Bengaluru based SuVitas launches city’s first transition care facility, to raise Rs 15 Cr for expansion

Bengaluru: Completing the largely existent care gap between hospitals and home, SuVitas Holistic Healthcare has launched Bengaluru’s first dedicated transition care facility in Domlur on 11th July.

Despite having one of the fastest growing healthcare ecosystems of the country with improved tertiary care hospitals, Bengaluru has been consistently falling short in providing quality follow up care for the effective management of critical ailments. Filling this need gap, the pioneers of transitional care in India, SuVitas brings to the startup city a 60 bed post hospitalization rehabilitation center with specialized programmes for stroke, head injuries, spinal cord injuries, hip-knee replacements and post cardiac procedures.

Shedding light on SuVitas’ aggressive expansion plans, Mr Sateesh Andra, Founder and Board Director, SuVitas said, “Post-acute care is gaining greater relevance in today’s value-based care world. The growing base of non-local patients, increasing demand for long-term quality care for neuro cases, nuclear family culture and the flourishing medical tourism industry can significantly scale up the growth of segment. With transition care expected to grow to a 10,000 bed requirement in the near future, we expect SuVitas to emerge as an indisputable leader in the category.”

Dr Harish Kalathil, Director, Operations, SuVitas confirmed the brand is ramping up its expansion plans and is looking at raising an expansion capital of Rs 15 Cr for launching two more centers in Mumbai and Chennai within 18 month’s time. He added, “We are glad the medical circles have recognized the integral role played by SuVitas in completing the care continuum over the past few years. In our second stage of expansion, we are looking at raising an additional VC funding to expand our presence to eight cities including Gurgaon, Chandigarh, Kochi and Coimbatore among others.”

Post undergoing prolonged critical care, a patient needn’t be fully recovered to go home and will require skilled nursing care and regular physiotherapy, besides proper nutrition and emotional support. When patients go though transition care before going home, there is improved independence and functional outcomes thereby enabling accelerated and empowered recovery along with enhanced quality of life.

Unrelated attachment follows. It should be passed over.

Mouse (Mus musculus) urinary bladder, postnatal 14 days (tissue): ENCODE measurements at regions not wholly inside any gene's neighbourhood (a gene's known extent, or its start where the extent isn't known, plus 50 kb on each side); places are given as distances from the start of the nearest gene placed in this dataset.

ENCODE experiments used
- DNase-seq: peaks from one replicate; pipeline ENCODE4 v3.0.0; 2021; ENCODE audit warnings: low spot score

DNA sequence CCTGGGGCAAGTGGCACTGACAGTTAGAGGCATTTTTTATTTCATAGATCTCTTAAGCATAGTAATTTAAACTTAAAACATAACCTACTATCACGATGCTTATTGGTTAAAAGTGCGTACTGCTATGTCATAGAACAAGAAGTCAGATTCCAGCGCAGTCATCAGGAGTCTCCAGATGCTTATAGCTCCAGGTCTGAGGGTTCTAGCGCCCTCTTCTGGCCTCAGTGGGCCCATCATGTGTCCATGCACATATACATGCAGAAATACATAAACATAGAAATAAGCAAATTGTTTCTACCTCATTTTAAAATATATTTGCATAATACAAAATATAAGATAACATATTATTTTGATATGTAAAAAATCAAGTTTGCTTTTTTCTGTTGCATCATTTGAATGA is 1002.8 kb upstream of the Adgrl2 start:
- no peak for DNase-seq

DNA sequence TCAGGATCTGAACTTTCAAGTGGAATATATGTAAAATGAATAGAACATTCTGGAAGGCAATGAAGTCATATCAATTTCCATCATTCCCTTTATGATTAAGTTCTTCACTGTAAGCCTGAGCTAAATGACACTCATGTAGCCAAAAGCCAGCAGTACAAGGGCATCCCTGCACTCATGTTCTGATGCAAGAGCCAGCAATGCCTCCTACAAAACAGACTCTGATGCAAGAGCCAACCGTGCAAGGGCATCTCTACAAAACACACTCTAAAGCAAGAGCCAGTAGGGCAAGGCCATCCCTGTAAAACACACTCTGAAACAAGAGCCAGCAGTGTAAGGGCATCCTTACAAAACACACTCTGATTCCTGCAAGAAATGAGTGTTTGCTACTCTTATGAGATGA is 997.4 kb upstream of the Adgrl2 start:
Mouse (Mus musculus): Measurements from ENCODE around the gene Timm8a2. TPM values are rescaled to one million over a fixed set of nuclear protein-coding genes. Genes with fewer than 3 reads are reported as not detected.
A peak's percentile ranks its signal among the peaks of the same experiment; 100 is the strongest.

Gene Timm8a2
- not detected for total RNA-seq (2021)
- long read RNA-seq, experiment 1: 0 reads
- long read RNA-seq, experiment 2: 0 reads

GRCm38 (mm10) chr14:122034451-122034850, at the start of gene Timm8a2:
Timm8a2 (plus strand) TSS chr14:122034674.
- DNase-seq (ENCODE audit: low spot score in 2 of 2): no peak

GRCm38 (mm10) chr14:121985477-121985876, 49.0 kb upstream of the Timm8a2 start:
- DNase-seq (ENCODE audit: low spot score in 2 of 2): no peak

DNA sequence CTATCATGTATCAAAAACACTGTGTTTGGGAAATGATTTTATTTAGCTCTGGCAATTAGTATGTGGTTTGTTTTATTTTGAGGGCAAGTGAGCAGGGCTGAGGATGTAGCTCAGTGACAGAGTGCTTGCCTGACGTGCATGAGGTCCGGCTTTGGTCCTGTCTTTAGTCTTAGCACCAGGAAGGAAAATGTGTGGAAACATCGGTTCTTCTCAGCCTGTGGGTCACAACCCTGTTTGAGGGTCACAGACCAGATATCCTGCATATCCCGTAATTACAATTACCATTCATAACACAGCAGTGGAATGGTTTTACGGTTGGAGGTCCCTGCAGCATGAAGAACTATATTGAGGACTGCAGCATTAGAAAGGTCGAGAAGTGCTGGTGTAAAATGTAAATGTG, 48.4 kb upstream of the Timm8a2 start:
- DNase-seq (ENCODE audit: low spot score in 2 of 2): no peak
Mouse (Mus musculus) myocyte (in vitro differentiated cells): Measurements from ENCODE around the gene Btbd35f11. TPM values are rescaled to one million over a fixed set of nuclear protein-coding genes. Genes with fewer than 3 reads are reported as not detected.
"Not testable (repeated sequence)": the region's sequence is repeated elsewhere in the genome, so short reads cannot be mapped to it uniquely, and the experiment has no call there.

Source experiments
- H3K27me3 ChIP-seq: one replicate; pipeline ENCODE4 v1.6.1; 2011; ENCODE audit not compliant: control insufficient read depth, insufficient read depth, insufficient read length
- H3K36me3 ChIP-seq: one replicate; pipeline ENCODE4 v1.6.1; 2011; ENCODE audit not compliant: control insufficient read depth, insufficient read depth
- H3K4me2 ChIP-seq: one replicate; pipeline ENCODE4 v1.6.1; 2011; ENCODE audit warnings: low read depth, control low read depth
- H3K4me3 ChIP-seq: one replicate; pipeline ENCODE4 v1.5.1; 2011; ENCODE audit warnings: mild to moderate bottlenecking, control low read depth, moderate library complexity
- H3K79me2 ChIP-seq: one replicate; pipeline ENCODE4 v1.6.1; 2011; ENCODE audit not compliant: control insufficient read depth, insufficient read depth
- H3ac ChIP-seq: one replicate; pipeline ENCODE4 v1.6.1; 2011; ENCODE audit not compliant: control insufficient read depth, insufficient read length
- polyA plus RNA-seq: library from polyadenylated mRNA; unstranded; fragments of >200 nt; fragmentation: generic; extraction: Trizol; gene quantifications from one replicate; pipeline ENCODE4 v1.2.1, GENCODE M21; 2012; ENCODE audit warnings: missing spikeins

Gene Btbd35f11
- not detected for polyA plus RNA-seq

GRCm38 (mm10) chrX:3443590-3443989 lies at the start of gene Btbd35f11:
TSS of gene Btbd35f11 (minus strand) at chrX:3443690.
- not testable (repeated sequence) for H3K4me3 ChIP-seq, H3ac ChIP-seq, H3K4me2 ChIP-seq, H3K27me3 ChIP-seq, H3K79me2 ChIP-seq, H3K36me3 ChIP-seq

As per statistics, Bengaluru has only 2500 ICUs in the private sector. This is way less than the required number to support the rising incidences of strokes, road accidents, spine injuries and total knee replacements reported annually in the city. Dr Vijay, Director, New Initiatives, SuVitas remarked, “Considering the shortage of ICU beds in the city, insufficient trained rehab professionals and financial challenges to setup more critical care facilities, there is tremendous need for effective utilization of critical care services and ICU setups through transition care.”

Transition care serves a patient’s needs at 1/3rd cost of a hospital and 1/10th cost of critical care management and is therefore considered to be an affordable value addition to improve one’s QALY (Quality Adjusted Life Years).
Since its launch in Hyderabad in 2015, SuVitas has brought together protocol-oriented personalized care plan in a home-like relaxing environment through a multidisciplinary rehabilitation team of doctors comprising of physicians, skilled nurses, physiotherapists, occupational therapists, speech therapists, clinical psychologists and dietitians.

With an impressive year on year growth rate, SuVitas reported a revenue growth of 140 percent during the FY 2016 to FY 2017 and 50 percent from FY 2017 to FY 2018.

Highlighting the niche SuVitas has been able to create overcoming existing challenges in the industry, Dr Ramesh Byrapeni, an interventional cardiologist and Founder, Board of Director SuVitas said, “While transition care is considered equally important to mainstream medicine in developed economies, India is gradually waking up to its necessity. The rise in hospital-acquired infections and re-admissions in hospitals along with inefficient utilization of the critical care facilities have triggered the need to improve patient outcomes by offering to continue care through inpatient rehabilitation.”


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